According to Grzegorz Mizerski, M.D., from the Department of Family Medicine at the Medical University of Lublin, it is recommended to start metformin treatment at a low dose of 500 mg once per day, then increase the dose until either the therapeutic dose or the maximum tolerated dose is reached. The drug is recommended to be taken before meals. The therapeutic effect appears after a few days and stabilises after about two weeks of treatment.

In isolated cases, allergic side effects have been reported. The most common are gastrointestinal disorders and lactic acidosis. Gastrointestinal symptoms include nausea, flatulence, abdominal pain, diarrhoea, a metallic taste in the mouth and loss of appetite. These usually occur at the beginning of treatment and may resolve spontaneously. Sometimes it is required to take the drug with or immediately after a meal or a change to a sustained-release form. In extreme cases, discontinuation of the drug is necessary.
In the article 'Metformin—invariably the gold standard in the treatment of type 2 diabetes' written by Dorota Stołtny, Dominika Rokicka, Marta Wróbel and Krzysztof Strojek, the authors wrote that “metformin, in addition to its antidiabetic and cardioprotective effects, has a beneficial effect on weight reduction and lipid metabolism parameters, and is therefore widely used in the treatment of pre-diabetic states, i.e., impaired fasting glucose (IFG), impaired glucose tolerance (IGT), or both, insulin resistance syndromes other than in the diabetes, and polycystic ovary syndrome.

In the 1990s, a hypothesis emerged that suggested links between type 1 diabetes and the early introduction of cow's milk proteins into infants' diets. A series of comprehensive studies were carried out to prevent type 1 diabetes by giving infants modified milk containing hydrolysed cow's milk instead of standard milk mixture when their mothers were no longer breastfeeding.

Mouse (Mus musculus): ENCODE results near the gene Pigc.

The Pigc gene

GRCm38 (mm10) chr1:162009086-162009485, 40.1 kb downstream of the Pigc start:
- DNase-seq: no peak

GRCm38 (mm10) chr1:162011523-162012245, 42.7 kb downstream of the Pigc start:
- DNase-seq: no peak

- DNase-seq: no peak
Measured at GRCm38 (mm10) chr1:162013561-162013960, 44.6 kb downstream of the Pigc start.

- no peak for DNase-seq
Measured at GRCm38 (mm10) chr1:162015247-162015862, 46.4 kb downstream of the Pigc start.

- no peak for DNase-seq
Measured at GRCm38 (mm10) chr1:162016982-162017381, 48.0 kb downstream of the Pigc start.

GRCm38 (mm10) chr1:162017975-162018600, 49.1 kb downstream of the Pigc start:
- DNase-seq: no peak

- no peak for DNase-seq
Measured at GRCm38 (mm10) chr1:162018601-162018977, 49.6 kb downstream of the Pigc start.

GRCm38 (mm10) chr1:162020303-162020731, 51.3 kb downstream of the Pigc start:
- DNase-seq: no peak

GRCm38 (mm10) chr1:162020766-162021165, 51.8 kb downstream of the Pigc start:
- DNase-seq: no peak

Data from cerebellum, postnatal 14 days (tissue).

A proper diet is one of the ways to control diabetes, so there are more and more posts on social media concerning food products and their effects on the disease. The claim that milk causes diabetes, which appeared on the TikTok website https://www.tiktok.com/@drhumbertoarruda/video/7069719946854550789?is_from_webapp=1&web_id=7257449074734990874, is fake news.

The Trial to Reduce Insulin-dependent diabetes mellitus in the Genetically at Risk (TRIGR) study, which lasted 25 years, was conducted in Europe, North America and Australia. More than 2,000 infants with close relatives with type 1 diabetes and an increased genetic risk of type 1 diabetes were included in the randomised, double-blind, placebo-controlled trial, which had a 10-year follow-up period. One group of infants was given hydrolysed modified milk after breastfeeding, while others were given modified milk based on cow's milk, but with the addition of hydrolysate so that it did not differ in smell or taste from the others.
In 2018, the results of the TRIGR study were published and showed no difference between the two groups. "The fact that we do not know what causes type 1 diabetes means that we need further research," the researchers concluded. As far as type 2 diabetes (T2D) is concerned, several meta-analyses have proven an inverse relationship (i.e. a protective effect) between dairy intake and T2D risk.
The study found out that cow's milk does not cause type 1 diabetes. As far as type 2 diabetes is concerned, milk is not only a recommended component of a diabetic's diet, but according to scientists, it can even prevent type 2 diabetes and hypertension. So, people with diabetes can drink milk, but should do so in moderation, as it also contains carbohydrates that can affect blood sugar levels.

As Brazilian researchers wrote in an article published in the journal ‘Arquivos Brasileiros de Endocrinologia’: “the calcium and vitamin D content of dairy products can have a beneficial effect on glucose metabolism and the renin/angiotensin system (provides a balance to the whole body), as well as regulating body weight'.
"Milk lowers blood glucose levels due to its high concentration of vitamin D, which helps reduce the blood glucose. In addition, it contains calcium, magnesium and other minerals that help balance blood sugar levels. The proteins in milk also slow down the absorption of carbohydrates into the bloodstream, which keeps blood sugar levels steady over time,” the researchers argued